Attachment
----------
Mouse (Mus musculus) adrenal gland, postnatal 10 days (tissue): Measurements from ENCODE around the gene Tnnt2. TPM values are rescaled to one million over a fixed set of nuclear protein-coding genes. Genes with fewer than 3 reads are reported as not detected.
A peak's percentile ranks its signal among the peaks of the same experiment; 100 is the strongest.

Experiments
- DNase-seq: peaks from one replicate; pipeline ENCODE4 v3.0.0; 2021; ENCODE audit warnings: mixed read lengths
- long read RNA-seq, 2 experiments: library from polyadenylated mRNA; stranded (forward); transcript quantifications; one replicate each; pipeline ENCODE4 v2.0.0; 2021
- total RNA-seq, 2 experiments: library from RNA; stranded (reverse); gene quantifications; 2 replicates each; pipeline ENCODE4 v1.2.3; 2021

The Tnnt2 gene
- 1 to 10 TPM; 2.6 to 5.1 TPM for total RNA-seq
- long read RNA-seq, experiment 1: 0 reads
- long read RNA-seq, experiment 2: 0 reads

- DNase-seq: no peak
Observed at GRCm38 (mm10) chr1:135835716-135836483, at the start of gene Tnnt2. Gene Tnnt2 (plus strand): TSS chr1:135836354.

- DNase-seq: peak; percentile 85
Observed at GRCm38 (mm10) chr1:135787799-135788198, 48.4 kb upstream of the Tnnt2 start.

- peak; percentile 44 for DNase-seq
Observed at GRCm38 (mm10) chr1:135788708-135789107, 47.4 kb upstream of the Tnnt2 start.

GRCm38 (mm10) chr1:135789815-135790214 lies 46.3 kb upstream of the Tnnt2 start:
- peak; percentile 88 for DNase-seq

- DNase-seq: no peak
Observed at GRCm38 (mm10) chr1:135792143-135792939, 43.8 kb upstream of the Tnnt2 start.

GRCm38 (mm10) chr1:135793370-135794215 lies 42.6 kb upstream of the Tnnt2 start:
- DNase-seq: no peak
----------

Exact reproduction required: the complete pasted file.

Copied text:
Mouse (Mus musculus) adrenal gland, postnatal 10 days (tissue): Measurements from ENCODE around the gene Tnnt2. TPM values are rescaled to one million over a fixed set of nuclear protein-coding genes. Genes with fewer than 3 reads are reported as not detected.
A peak's percentile ranks its signal among the peaks of the same experiment; 100 is the strongest.

Experiments
- DNase-seq: peaks from one replicate; pipeline ENCODE4 v3.0.0; 2021; ENCODE audit warnings: mixed read lengths
- long read RNA-seq, 2 experiments: library from polyadenylated mRNA; stranded (forward); transcript quantifications; one replicate each; pipeline ENCODE4 v2.0.0; 2021
- total RNA-seq, 2 experiments: library from RNA; stranded (reverse); gene quantifications; 2 replicates each; pipeline ENCODE4 v1.2.3; 2021

The Tnnt2 gene
- 1 to 10 TPM; 2.6 to 5.1 TPM for total RNA-seq
- long read RNA-seq, experiment 1: 0 reads
- long read RNA-seq, experiment 2: 0 reads

- DNase-seq: no peak
Observed at GRCm38 (mm10) chr1:135835716-135836483, at the start of gene Tnnt2. Gene Tnnt2 (plus strand): TSS chr1:135836354.

- DNase-seq: peak; percentile 85
Observed at GRCm38 (mm10) chr1:135787799-135788198, 48.4 kb upstream of the Tnnt2 start.

- peak; percentile 44 for DNase-seq
Observed at GRCm38 (mm10) chr1:135788708-135789107, 47.4 kb upstream of the Tnnt2 start.

GRCm38 (mm10) chr1:135789815-135790214 lies 46.3 kb upstream of the Tnnt2 start:
- peak; percentile 88 for DNase-seq

- DNase-seq: no peak
Observed at GRCm38 (mm10) chr1:135792143-135792939, 43.8 kb upstream of the Tnnt2 start.

GRCm38 (mm10) chr1:135793370-135794215 lies 42.6 kb upstream of the Tnnt2 start:
- DNase-seq: no peak